The "Dust Theory", by Greg Egan, states that...

... there is no difference, even in principle, between physics and mathematics, and that all mathematically possible structures exist, among them our physics and therefore our spacetime. These structures are being computed, in the manner of a program on a universal Turing machine, using something referred to as "dust" which is a generic, vague term describing anything which can be interpreted to represent information; and therefore, that the only thing that matters is that a mathematical structure be self-consistent and, as such, computable. As long as a mathematical structure is possibly computable, then it is being computed on some dust, though it does not matter how much, only that there can be a possible interpretation where such a computation is taking place. [wikipedia]

There's a similar theory advanced by Max Tegmark [The Mathematical Universe, 2008]:

All structures that exist mathematically also exist physically. That is, in the sense that "in those [worlds] complex enough to contain self-aware substructures [they] will subjectively perceive themselves as existing in a physically 'real' world".

Most of the arguments against this kind of rationale base themselves on the impossibility of asserting claims in a kind-of-MUH [Stoeger et al.]:

... in a true multiverse theory, "the universes are then completely disjoint and nothing that happens in any one of them is causally linked to what happens in any other one. This lack of any causal connection in such multiverses really places them beyond any scientific support".

Despite epistemological concerns, the most plausible argument against the dust theory is given by Greg himself:

However, I think the universe we live in provides strong empirical evidence against the “pure” Dust Theory, because it is far too orderly and obeys far simpler and more homogeneous physical laws than it would need to, merely in order to contain observers with an enduring sense of their own existence. If every arrangement of the dust that contained such observers was realised, then there would be billions of times more arrangements in which the observers were surrounded by chaotic events, than arrangements in which there were uniform physical laws. [Permutation City FAQ]

Which is a kind of distorted anthropomorphic principle; since we are observers, it would be much more probable that the laws of physics would be less strict than those we observe, just to support us as conscious observers.

Suppose the dust theory is testable (Egan may already be drafting something along this line, by arguing that a kind of statistical reasoning may point to its own improbability). What would one expect to see in a dust-theory consistent (multi-)verse that we don't observe in our own, and thus render it invalid?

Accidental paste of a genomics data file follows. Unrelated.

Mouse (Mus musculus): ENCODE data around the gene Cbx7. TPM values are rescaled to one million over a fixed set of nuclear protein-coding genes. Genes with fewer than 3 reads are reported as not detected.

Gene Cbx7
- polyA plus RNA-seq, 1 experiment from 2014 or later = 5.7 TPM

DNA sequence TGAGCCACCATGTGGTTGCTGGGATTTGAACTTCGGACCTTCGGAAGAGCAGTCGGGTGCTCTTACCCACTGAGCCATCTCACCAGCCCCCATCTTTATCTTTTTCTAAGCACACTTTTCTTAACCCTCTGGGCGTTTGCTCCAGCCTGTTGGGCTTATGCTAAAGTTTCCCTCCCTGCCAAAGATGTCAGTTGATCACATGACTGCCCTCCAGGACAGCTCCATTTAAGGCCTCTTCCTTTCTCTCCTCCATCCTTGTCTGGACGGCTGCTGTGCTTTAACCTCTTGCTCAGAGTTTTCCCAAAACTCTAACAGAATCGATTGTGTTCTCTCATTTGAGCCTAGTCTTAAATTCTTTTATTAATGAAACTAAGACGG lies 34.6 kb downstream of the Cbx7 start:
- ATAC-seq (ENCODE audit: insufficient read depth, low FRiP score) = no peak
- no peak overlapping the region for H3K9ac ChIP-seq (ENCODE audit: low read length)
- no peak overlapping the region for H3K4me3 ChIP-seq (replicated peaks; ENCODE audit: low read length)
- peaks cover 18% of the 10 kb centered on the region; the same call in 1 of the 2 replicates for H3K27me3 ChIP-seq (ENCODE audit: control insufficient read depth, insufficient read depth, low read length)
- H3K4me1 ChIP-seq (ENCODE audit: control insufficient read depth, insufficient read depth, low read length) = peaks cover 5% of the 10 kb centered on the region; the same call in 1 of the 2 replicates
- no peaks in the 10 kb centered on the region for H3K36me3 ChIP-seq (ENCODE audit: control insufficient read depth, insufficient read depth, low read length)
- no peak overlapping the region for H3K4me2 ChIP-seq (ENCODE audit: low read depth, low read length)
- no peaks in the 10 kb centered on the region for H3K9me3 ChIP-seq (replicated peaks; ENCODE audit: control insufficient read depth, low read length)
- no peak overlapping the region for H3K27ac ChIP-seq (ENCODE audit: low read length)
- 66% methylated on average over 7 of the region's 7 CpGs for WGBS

• Science goes from facts and endeavours to build up a theory that is in contradiction with none of them. What "facts" is this dust theory starting from? It would preferably have to be facts that are in contradiction with other theories (like gravitational lense effect is in contradiction with pre relativistic physics). It seems to me this dust theory is not scientific to begin with, and thus no scientific counter arguments can even be applied to it.
    – armand
    May 23, 2022 at 0:34

3 Answers 3


You cannot just "suppose" that the dust theory is testable. You have to actually come up with a test as an existence proof of that claim, or show a contradiction if no such tests exist.

Leaving aside the Occam's razor style objections (why have it "being computed"; why not just pick our universe and all its time history out of some gigantic set of possible universes?), you (or Greg, actually) have already nailed it: for every program that produces our physics, there are many that produce our physics locally but have junk or bugs that affect distant processes, yielding something radically different. The universe seems to operate under the same physical laws (e.g. we can predict what absorption bands we'll see in light from distant galaxies) everywhere.

  • Computing the multiverse is just an example, not a requirement of the Dust Theory. The strong hypothesis points that any observer inside a system would observe the system as self-consistent, should a specific arrangement of information occur, without any need of time/space causality. Aug 5, 2011 at 17:05
  • @Hugo S Ferriera - But there's no reason for it to be universally self-coherent. You can always just say, "the dust computes something indistiguishable from our universe" as a premise, and then it cannot be distinguished.